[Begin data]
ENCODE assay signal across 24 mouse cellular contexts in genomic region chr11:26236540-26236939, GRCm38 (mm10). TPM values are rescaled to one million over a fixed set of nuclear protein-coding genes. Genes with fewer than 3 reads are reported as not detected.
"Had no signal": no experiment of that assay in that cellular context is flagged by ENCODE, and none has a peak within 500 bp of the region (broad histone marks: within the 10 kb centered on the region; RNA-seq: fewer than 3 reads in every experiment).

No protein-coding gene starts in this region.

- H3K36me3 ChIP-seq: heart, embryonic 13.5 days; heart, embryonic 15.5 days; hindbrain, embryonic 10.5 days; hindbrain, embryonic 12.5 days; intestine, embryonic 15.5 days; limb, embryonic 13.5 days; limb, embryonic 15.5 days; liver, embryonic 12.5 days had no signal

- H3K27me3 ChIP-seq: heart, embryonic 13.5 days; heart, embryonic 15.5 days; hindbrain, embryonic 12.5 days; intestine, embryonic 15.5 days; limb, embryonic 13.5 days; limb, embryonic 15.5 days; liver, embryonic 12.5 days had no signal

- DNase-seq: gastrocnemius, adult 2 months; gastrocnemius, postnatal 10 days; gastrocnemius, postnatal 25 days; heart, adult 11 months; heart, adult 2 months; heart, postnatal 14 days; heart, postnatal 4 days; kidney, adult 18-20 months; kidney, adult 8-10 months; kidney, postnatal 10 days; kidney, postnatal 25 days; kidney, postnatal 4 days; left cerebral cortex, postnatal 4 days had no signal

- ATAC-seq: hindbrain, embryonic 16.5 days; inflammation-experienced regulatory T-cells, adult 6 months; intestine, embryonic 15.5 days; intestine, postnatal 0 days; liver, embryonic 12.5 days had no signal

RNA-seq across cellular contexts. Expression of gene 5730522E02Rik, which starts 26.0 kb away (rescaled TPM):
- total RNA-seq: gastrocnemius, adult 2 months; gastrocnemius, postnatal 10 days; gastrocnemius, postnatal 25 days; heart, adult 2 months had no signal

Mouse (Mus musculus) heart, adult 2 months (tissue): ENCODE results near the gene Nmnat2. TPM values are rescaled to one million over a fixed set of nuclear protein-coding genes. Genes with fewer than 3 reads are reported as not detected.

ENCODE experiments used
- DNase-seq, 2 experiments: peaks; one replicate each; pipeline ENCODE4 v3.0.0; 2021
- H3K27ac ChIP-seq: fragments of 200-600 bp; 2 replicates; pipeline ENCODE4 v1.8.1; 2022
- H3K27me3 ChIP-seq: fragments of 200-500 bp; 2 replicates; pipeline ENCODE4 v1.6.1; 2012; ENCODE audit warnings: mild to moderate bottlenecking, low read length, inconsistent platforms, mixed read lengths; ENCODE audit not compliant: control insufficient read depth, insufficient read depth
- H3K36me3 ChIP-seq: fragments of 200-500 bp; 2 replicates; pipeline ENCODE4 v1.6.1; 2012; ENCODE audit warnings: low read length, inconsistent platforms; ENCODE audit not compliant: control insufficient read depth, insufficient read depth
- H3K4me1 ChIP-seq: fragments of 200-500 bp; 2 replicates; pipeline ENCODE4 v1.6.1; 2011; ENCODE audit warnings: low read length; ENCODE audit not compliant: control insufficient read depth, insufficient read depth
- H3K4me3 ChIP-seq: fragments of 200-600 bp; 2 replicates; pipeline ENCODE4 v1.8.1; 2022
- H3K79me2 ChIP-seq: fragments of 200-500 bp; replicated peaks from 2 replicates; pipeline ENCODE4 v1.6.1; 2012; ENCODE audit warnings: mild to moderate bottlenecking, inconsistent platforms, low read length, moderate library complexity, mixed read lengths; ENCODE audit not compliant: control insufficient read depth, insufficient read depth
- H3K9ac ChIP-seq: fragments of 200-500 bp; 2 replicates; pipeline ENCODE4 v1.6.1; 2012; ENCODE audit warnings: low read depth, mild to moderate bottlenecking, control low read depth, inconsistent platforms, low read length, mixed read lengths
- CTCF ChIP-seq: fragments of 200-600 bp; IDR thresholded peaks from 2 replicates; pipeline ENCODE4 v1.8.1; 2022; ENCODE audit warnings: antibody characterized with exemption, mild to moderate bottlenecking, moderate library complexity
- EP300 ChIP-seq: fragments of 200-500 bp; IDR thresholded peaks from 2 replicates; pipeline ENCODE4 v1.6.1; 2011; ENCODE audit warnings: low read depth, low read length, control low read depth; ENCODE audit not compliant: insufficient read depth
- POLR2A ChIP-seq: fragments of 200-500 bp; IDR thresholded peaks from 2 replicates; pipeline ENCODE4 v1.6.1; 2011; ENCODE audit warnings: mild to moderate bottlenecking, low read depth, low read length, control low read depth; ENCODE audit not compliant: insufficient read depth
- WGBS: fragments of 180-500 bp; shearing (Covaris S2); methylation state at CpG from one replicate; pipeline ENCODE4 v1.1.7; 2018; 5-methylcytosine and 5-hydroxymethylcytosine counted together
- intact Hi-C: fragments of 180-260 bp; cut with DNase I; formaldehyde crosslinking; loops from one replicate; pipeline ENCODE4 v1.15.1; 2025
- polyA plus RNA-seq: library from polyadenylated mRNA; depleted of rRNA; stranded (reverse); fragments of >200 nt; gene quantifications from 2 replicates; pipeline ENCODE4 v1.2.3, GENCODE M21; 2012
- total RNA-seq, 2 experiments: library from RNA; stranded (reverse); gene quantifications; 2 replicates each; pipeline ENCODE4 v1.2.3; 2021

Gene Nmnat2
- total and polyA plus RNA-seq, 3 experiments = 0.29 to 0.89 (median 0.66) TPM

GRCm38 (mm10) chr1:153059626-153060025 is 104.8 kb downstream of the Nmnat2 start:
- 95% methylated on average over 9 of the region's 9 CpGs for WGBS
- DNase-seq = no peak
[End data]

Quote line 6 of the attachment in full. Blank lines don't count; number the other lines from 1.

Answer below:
- DNase-seq: gastrocnemius, adult 2 months; gastrocnemius, postnatal 10 days; gastrocnemius, postnatal 25 days; heart, adult 11 months; heart, adult 2 months; heart, postnatal 14 days; heart, postnatal 4 days; kidney, adult 18-20 months; kidney, adult 8-10 months; kidney, postnatal 10 days; kidney, postnatal 25 days; kidney, postnatal 4 days; left cerebral cortex, postnatal 4 days had no signal